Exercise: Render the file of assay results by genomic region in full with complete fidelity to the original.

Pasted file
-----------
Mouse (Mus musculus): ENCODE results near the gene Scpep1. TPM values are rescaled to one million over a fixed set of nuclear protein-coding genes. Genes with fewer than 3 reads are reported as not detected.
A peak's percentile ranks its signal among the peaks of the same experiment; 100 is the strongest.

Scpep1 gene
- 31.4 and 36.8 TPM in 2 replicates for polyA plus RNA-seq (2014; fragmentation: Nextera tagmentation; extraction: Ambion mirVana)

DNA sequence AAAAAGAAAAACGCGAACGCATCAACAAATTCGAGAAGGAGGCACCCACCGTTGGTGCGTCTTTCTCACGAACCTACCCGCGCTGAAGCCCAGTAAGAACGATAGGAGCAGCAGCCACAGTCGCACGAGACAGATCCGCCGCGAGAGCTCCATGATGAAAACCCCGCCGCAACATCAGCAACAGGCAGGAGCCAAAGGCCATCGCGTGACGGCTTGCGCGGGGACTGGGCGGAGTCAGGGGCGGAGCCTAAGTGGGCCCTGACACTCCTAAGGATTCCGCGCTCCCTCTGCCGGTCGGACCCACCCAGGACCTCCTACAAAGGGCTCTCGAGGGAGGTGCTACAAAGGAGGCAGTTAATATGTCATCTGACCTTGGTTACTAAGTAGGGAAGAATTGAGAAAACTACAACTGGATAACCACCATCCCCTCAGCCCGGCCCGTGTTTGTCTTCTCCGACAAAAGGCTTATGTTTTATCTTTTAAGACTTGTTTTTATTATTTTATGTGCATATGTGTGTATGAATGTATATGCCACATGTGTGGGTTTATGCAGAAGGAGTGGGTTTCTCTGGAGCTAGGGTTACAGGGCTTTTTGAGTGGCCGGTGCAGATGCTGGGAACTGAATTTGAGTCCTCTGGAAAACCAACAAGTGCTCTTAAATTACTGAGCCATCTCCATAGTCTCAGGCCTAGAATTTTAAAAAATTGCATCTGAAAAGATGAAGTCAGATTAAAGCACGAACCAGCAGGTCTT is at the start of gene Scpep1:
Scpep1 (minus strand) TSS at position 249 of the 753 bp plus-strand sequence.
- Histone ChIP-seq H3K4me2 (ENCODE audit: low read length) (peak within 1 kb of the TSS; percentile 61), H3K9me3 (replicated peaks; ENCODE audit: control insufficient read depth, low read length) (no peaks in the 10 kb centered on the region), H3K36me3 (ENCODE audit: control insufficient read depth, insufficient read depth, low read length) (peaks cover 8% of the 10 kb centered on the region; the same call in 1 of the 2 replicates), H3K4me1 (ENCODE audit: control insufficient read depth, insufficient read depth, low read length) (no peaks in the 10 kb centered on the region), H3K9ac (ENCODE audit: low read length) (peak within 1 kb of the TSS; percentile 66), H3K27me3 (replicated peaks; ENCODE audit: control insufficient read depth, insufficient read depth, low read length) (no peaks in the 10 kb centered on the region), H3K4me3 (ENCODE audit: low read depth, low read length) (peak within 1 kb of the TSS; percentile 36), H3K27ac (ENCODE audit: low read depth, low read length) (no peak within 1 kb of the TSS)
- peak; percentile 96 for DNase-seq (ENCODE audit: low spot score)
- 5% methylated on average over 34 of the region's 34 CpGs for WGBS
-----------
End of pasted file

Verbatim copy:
Mouse (Mus musculus): ENCODE results near the gene Scpep1. TPM values are rescaled to one million over a fixed set of nuclear protein-coding genes. Genes with fewer than 3 reads are reported as not detected.
A peak's percentile ranks its signal among the peaks of the same experiment; 100 is the strongest.

Scpep1 gene
- 31.4 and 36.8 TPM in 2 replicates for polyA plus RNA-seq (2014; fragmentation: Nextera tagmentation; extraction: Ambion mirVana)

DNA sequence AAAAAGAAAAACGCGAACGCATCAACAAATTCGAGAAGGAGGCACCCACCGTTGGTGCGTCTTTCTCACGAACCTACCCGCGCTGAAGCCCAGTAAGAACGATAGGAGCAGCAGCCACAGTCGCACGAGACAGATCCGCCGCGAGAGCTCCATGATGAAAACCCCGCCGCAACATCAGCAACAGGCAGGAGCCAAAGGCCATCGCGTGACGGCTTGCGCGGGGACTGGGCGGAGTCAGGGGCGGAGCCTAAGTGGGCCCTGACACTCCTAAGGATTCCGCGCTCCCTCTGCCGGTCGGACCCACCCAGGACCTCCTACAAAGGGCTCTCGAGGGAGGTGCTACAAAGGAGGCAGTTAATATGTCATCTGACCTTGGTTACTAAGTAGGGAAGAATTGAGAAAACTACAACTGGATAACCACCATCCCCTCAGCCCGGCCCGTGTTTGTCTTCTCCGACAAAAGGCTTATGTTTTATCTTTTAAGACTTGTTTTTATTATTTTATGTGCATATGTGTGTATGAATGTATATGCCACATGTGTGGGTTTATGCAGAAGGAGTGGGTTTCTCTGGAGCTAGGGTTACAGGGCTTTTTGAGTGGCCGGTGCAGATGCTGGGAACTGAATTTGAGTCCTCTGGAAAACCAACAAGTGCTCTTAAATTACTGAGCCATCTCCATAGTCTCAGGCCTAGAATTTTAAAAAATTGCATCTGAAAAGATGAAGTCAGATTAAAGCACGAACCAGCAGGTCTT is at the start of gene Scpep1:
Scpep1 (minus strand) TSS at position 249 of the 753 bp plus-strand sequence.
- Histone ChIP-seq H3K4me2 (ENCODE audit: low read length) (peak within 1 kb of the TSS; percentile 61), H3K9me3 (replicated peaks; ENCODE audit: control insufficient read depth, low read length) (no peaks in the 10 kb centered on the region), H3K36me3 (ENCODE audit: control insufficient read depth, insufficient read depth, low read length) (peaks cover 8% of the 10 kb centered on the region; the same call in 1 of the 2 replicates), H3K4me1 (ENCODE audit: control insufficient read depth, insufficient read depth, low read length) (no peaks in the 10 kb centered on the region), H3K9ac (ENCODE audit: low read length) (peak within 1 kb of the TSS; percentile 66), H3K27me3 (replicated peaks; ENCODE audit: control insufficient read depth, insufficient read depth, low read length) (no peaks in the 10 kb centered on the region), H3K4me3 (ENCODE audit: low read depth, low read length) (peak within 1 kb of the TSS; percentile 36), H3K27ac (ENCODE audit: low read depth, low read length) (no peak within 1 kb of the TSS)
- peak; percentile 96 for DNase-seq (ENCODE audit: low spot score)
- 5% methylated on average over 34 of the region's 34 CpGs for WGBS